Medicinal Gardens and their Importance to Indigenous Families in Guatemala

In Guatemala, especially in rural indigenous communities, the use of essential medicine is often forgone due to the social and financial barriers that are present. Even if an indigenous family can afford accessing medical care, they will face discrimination that goes beyond the absence of treated in their native language. Despite these unfortunate circumstances, here at Maya Traditions, we try to empower communities by giving them the tools to care for each other in a sustainable and culturally rooted way.

Maya Traditions artisans and staff standing and crouching in the Chuacruz garden

An example of our efforts is our My Health, My Tradition initiative in partnership with the Daniele Agostino Foundation. Thanks to a first year project grant, four of our partner communities (Chuacruz, Nahualá, Patanatic, and San Juan) now have a functioning community medicinal plant garden and 24 artisans from two partner communities (Chirijox and Quiejel) each have a small family garden. A total of 245 organic medicinal plants were distributed, with each garden having at least 6 different varieties.

Once the gardens and plants were established, our staff led six workshops (one per community) on the basic characteristics of medicinal plants and their various uses, the drying process they need to undergo in order to be used effectively, and how to produce tinctures and salves to treat things like colds, headaches, muscle pain, and so on.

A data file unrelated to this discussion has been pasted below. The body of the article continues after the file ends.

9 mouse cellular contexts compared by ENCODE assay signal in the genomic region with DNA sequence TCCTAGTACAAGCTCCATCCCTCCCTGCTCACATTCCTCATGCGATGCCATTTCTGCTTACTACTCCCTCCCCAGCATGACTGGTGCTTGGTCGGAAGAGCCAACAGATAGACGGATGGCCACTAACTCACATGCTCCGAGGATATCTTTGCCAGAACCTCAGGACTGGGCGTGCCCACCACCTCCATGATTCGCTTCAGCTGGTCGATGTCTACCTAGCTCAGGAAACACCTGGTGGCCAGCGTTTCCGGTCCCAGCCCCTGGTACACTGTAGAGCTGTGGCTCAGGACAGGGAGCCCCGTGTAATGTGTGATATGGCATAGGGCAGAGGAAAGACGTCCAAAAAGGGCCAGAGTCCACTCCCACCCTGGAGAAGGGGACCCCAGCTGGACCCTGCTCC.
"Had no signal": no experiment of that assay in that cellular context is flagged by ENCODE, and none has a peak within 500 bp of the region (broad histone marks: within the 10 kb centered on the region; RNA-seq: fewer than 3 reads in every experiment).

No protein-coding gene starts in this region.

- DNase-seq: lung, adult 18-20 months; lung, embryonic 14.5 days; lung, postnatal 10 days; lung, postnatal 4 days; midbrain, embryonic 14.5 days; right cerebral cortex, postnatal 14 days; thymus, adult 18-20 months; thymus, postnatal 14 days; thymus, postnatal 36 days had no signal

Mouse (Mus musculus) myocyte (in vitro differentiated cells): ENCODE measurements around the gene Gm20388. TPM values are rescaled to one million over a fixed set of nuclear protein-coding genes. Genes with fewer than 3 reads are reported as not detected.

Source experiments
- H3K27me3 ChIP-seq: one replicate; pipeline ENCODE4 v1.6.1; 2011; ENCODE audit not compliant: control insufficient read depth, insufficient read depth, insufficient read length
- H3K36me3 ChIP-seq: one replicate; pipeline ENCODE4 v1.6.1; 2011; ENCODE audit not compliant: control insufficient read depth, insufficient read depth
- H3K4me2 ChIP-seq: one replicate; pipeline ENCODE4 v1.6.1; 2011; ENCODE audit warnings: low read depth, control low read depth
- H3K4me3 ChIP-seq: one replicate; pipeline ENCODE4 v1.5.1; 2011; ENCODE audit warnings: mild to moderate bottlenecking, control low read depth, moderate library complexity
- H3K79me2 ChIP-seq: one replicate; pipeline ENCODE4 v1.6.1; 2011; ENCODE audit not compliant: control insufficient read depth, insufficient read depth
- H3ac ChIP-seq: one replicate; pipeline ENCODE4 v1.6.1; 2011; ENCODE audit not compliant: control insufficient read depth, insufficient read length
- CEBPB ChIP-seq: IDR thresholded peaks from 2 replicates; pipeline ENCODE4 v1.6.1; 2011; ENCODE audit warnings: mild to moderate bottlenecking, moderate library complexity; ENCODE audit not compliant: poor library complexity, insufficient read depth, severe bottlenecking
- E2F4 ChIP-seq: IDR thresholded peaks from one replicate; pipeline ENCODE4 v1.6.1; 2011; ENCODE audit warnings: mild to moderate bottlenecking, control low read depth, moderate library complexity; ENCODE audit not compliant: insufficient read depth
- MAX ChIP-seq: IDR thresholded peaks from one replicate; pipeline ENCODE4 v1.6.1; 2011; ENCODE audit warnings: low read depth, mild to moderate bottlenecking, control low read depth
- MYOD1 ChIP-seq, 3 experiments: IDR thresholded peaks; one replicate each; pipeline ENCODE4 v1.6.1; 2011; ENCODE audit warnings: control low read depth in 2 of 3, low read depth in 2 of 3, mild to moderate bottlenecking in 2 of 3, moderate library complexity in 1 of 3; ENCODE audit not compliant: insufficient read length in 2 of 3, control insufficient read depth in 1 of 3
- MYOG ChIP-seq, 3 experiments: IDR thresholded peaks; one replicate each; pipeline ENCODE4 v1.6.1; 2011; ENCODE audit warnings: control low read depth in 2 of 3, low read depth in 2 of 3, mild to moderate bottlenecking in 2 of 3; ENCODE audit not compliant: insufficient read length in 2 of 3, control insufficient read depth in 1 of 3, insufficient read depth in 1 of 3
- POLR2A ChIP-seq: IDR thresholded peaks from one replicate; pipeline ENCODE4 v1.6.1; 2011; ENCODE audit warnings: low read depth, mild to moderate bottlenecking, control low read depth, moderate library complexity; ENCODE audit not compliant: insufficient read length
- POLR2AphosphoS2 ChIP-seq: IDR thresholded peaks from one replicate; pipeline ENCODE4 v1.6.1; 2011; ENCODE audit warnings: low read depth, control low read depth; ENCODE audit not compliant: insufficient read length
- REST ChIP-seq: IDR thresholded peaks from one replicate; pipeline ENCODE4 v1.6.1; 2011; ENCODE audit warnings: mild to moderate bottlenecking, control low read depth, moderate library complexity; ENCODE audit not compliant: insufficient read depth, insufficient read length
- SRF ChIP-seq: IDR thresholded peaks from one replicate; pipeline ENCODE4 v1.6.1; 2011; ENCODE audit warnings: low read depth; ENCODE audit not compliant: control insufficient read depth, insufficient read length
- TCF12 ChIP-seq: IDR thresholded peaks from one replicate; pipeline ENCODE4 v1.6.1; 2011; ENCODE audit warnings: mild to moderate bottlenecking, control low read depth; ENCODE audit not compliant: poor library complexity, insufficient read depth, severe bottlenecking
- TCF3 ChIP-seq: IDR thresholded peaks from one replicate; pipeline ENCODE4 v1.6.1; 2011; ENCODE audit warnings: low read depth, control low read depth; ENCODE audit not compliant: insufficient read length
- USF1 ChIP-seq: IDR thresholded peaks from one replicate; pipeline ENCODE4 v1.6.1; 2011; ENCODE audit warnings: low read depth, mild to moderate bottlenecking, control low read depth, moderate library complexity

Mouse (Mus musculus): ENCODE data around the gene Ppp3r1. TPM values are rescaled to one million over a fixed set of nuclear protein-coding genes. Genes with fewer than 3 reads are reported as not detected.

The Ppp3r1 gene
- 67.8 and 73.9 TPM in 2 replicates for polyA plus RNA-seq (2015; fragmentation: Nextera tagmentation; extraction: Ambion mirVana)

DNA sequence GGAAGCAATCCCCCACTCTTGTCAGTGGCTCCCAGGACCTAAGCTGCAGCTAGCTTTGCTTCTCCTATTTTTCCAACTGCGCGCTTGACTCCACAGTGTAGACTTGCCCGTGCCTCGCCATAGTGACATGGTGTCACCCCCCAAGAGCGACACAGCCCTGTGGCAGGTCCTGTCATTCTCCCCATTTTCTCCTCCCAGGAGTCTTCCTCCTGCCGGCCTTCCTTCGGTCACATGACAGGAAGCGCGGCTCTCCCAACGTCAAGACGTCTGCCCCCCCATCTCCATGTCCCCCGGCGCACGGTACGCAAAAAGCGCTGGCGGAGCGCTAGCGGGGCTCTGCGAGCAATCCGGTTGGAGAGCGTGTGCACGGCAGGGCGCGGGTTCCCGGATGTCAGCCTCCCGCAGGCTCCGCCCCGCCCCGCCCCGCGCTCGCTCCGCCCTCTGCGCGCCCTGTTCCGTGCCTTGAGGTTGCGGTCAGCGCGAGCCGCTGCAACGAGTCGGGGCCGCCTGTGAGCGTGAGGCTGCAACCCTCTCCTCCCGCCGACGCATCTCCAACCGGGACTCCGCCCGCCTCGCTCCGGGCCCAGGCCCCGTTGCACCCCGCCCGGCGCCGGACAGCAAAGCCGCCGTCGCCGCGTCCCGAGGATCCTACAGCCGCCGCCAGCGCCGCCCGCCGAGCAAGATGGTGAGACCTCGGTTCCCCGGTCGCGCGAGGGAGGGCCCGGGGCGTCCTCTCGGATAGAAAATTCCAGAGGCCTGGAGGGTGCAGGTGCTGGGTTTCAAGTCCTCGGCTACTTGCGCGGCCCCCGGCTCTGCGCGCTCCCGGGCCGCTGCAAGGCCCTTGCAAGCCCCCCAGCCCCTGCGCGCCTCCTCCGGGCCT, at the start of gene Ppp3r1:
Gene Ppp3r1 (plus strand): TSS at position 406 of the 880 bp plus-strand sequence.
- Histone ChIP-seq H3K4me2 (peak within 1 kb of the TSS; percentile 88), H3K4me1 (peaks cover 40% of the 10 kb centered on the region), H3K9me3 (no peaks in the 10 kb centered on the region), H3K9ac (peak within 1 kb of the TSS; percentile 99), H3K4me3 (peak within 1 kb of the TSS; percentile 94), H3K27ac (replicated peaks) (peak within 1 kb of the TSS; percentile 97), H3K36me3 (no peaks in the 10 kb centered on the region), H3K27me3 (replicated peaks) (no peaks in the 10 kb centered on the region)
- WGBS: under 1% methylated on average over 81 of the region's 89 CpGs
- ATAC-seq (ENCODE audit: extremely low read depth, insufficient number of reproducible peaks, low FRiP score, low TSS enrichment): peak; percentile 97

By creating organic medicinal herb gardens, we address health in a preventative and culturally-rooted manner so that families can more easily understand and integrate practical changes into their lifestyles. This initiative has also created a new start up platform that will become an income diversification opportunity for the participating artisans and their families. During 2018 we learned that medicinal plant gardens could not only be empowering to our artisan’s personal health, but also their economic well being.

Now equipped with the tools and knowledge to make their own medicines, a Vicks Vapour Rub that once costed approximately 38 quetzales (approximately $5 USD), can now be produced as an organic salve, directly from the gardens of our artisan’s.

By putting the power of medical treatment back into the hands of our indigenous communities, we are not only enabling improved health but also improved financial circumstance. We hope to see this program grow in the future, where our artisans are not only producing medicinal products for themselves but also to be sold and used as a new stream of income.

To learn more about and support our My health, My Tradition Initiative, click here

Schools Days Are Here Again!

“Education is the most powerful weapon which you can use to change the world.”

~ Nelson Mandela

This week, school bells across Guatemala will ring once again, welcoming back students and beginning the next step in their academic growth. Compared to statistics presented a decade ago, the World Bank has reported an increase in children participating in primary and secondary education, with the latter doubling in size in Guatemala over the past ten years.